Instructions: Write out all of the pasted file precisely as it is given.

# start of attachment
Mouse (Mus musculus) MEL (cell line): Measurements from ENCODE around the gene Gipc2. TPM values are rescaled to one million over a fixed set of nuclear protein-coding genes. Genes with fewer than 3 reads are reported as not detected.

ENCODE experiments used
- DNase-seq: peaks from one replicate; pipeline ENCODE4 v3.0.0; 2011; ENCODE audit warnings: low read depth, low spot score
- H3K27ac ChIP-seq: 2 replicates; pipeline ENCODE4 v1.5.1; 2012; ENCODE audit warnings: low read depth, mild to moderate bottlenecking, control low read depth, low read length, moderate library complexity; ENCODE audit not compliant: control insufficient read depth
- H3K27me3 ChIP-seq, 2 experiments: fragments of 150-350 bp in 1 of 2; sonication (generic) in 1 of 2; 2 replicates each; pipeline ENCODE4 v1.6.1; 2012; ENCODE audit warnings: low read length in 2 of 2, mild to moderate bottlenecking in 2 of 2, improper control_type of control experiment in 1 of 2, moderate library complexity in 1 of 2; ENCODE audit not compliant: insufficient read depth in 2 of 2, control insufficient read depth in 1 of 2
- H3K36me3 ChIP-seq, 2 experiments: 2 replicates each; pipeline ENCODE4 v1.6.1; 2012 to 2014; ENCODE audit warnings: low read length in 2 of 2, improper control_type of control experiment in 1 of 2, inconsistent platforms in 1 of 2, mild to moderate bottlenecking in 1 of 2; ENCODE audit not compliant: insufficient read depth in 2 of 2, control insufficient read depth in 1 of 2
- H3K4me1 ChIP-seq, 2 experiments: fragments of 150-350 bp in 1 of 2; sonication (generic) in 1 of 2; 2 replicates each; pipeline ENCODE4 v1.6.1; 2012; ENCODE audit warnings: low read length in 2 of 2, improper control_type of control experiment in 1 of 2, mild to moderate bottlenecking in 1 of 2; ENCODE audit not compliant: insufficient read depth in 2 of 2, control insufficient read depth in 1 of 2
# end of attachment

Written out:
Mouse (Mus musculus) MEL (cell line): Measurements from ENCODE around the gene Gipc2. TPM values are rescaled to one million over a fixed set of nuclear protein-coding genes. Genes with fewer than 3 reads are reported as not detected.

ENCODE experiments used
- DNase-seq: peaks from one replicate; pipeline ENCODE4 v3.0.0; 2011; ENCODE audit warnings: low read depth, low spot score
- H3K27ac ChIP-seq: 2 replicates; pipeline ENCODE4 v1.5.1; 2012; ENCODE audit warnings: low read depth, mild to moderate bottlenecking, control low read depth, low read length, moderate library complexity; ENCODE audit not compliant: control insufficient read depth
- H3K27me3 ChIP-seq, 2 experiments: fragments of 150-350 bp in 1 of 2; sonication (generic) in 1 of 2; 2 replicates each; pipeline ENCODE4 v1.6.1; 2012; ENCODE audit warnings: low read length in 2 of 2, mild to moderate bottlenecking in 2 of 2, improper control_type of control experiment in 1 of 2, moderate library complexity in 1 of 2; ENCODE audit not compliant: insufficient read depth in 2 of 2, control insufficient read depth in 1 of 2
- H3K36me3 ChIP-seq, 2 experiments: 2 replicates each; pipeline ENCODE4 v1.6.1; 2012 to 2014; ENCODE audit warnings: low read length in 2 of 2, improper control_type of control experiment in 1 of 2, inconsistent platforms in 1 of 2, mild to moderate bottlenecking in 1 of 2; ENCODE audit not compliant: insufficient read depth in 2 of 2, control insufficient read depth in 1 of 2
- H3K4me1 ChIP-seq, 2 experiments: fragments of 150-350 bp in 1 of 2; sonication (generic) in 1 of 2; 2 replicates each; pipeline ENCODE4 v1.6.1; 2012; ENCODE audit warnings: low read length in 2 of 2, improper control_type of control experiment in 1 of 2, mild to moderate bottlenecking in 1 of 2; ENCODE audit not compliant: insufficient read depth in 2 of 2, control insufficient read depth in 1 of 2